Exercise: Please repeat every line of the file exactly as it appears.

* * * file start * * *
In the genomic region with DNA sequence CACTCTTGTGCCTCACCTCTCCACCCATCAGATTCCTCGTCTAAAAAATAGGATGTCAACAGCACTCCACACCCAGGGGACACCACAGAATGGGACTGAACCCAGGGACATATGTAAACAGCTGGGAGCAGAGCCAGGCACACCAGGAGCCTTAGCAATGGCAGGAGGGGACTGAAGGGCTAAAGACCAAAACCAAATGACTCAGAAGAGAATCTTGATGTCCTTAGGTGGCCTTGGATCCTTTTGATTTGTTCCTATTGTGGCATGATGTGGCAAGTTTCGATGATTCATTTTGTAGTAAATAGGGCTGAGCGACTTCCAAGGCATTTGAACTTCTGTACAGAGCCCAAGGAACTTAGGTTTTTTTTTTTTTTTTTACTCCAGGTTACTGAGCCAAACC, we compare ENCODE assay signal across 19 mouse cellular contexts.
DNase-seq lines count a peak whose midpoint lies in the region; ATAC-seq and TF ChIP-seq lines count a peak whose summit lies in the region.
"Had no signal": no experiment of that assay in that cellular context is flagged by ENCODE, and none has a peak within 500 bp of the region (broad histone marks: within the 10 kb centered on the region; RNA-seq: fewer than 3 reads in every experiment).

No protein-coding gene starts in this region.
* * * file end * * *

In the genomic region with DNA sequence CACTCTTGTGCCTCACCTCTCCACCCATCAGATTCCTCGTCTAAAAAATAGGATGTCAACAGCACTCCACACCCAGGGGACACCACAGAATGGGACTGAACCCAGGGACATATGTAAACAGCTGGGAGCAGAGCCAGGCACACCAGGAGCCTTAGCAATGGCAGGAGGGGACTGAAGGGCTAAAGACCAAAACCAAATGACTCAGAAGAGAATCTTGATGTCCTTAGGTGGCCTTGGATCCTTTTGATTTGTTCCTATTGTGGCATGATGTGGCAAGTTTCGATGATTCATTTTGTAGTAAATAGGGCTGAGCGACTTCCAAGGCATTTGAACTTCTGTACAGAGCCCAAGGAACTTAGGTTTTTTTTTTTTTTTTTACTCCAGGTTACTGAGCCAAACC, we compare ENCODE assay signal across 19 mouse cellular contexts.
DNase-seq lines count a peak whose midpoint lies in the region; ATAC-seq and TF ChIP-seq lines count a peak whose summit lies in the region.
"Had no signal": no experiment of that assay in that cellular context is flagged by ENCODE, and none has a peak within 500 bp of the region (broad histone marks: within the 10 kb centered on the region; RNA-seq: fewer than 3 reads in every experiment).

No protein-coding gene starts in this region.